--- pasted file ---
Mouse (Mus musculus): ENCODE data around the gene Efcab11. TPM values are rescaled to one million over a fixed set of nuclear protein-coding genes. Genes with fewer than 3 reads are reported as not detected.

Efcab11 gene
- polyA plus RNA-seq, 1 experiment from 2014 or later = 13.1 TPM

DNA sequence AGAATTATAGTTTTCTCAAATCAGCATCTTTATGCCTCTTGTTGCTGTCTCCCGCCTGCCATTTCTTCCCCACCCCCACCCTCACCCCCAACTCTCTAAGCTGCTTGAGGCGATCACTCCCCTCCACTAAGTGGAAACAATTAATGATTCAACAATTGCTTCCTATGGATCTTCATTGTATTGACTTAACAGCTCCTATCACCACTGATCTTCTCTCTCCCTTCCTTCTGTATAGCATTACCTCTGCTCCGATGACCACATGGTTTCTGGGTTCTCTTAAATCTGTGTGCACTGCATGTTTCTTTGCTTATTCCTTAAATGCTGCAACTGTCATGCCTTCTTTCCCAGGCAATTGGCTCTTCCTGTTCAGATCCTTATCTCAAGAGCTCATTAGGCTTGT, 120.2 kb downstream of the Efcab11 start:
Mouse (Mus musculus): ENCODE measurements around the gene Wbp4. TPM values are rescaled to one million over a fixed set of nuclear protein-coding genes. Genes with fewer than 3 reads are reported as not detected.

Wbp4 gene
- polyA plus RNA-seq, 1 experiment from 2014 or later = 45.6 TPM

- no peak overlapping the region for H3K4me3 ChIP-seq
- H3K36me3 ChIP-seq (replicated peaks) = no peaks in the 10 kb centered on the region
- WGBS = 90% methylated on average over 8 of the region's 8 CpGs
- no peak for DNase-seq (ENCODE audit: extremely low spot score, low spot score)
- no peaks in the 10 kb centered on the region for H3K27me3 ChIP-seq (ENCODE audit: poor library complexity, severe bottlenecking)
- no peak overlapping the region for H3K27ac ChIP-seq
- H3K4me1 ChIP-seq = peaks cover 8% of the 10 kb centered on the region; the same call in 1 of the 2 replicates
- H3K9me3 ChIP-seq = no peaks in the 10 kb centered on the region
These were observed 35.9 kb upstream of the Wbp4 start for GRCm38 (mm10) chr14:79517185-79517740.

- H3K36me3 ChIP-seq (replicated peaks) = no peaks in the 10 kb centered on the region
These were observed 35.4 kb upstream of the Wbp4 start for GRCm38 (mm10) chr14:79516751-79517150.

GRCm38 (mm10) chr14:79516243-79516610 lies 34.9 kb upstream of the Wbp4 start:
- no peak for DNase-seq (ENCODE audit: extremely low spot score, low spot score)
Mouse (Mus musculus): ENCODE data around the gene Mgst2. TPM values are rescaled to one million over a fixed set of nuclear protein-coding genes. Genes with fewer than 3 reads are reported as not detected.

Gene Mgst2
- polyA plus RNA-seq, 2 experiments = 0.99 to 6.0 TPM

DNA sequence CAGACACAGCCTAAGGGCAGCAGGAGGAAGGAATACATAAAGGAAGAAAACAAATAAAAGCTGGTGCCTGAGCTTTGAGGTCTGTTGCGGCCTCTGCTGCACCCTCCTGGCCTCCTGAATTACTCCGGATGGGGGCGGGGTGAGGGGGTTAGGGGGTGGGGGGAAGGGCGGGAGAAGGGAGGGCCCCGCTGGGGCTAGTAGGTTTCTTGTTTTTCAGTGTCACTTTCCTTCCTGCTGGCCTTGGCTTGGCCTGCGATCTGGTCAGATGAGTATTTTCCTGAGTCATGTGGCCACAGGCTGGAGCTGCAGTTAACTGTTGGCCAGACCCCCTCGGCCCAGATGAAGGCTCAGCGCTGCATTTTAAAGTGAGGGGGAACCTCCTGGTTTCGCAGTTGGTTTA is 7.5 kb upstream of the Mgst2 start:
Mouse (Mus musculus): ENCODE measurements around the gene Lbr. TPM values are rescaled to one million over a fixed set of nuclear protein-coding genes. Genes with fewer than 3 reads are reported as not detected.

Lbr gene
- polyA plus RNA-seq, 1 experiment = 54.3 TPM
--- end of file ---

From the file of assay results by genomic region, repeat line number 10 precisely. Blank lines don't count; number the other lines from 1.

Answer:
- WGBS = 90% methylated on average over 8 of the region's 8 CpGs